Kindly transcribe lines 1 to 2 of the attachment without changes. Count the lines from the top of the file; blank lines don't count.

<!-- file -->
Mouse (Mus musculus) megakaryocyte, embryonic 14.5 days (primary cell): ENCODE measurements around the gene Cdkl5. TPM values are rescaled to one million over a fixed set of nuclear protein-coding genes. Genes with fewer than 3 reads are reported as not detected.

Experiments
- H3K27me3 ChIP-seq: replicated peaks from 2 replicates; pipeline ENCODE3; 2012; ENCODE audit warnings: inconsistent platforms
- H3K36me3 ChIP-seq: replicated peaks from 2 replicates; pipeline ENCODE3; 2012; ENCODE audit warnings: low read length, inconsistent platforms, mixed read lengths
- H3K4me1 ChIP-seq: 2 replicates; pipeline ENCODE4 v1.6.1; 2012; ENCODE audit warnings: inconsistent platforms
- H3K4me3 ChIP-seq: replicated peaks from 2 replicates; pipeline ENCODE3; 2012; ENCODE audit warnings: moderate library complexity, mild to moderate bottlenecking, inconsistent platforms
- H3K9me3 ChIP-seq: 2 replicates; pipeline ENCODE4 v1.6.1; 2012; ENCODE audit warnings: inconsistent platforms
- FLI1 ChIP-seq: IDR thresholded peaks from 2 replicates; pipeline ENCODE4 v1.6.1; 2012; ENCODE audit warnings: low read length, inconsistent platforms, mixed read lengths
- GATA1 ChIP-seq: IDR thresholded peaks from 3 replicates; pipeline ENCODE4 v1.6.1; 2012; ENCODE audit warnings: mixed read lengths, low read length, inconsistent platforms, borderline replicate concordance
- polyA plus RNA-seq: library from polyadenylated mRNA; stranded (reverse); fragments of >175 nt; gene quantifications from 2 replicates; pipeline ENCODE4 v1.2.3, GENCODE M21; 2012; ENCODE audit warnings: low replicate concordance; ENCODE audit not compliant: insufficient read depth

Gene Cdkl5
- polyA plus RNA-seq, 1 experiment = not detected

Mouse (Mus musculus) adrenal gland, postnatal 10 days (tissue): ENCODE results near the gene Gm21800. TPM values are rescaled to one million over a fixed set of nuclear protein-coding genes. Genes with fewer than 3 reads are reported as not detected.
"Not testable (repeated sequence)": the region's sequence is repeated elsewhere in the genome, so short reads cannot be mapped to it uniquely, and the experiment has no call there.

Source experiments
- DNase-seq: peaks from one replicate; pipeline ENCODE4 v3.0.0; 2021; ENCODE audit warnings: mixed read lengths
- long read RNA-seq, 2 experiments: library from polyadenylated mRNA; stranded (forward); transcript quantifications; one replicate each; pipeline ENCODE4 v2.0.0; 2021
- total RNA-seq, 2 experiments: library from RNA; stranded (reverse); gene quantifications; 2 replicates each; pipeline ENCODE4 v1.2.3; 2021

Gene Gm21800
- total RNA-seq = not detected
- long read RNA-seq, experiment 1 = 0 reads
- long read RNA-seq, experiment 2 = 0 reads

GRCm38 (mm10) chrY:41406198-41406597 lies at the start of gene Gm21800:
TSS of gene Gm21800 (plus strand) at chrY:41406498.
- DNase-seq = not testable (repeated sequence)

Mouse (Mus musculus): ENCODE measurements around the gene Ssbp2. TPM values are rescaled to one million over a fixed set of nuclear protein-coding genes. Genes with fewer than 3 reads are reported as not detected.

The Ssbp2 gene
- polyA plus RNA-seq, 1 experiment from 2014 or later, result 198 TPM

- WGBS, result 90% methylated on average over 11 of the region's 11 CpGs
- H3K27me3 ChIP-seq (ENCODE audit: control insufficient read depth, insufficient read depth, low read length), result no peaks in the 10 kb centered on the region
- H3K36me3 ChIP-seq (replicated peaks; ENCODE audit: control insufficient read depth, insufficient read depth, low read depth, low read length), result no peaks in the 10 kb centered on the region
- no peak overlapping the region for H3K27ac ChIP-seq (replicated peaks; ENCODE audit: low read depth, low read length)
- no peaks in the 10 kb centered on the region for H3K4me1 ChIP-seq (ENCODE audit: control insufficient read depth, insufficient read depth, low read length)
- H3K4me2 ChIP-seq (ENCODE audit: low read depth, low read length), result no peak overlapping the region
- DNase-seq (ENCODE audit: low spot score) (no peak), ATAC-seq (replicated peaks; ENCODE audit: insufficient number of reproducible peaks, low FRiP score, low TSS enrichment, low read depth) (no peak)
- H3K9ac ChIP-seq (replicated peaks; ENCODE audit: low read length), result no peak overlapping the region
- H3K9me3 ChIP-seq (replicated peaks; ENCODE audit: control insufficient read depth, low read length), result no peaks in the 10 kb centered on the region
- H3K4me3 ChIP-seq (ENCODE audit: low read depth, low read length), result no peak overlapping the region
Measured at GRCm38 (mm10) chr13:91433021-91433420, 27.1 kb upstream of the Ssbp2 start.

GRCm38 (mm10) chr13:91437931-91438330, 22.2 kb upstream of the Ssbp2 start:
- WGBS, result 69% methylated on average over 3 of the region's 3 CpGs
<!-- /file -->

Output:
Mouse (Mus musculus) megakaryocyte, embryonic 14.5 days (primary cell): ENCODE measurements around the gene Cdkl5. TPM values are rescaled to one million over a fixed set of nuclear protein-coding genes. Genes with fewer than 3 reads are reported as not detected.

Experiments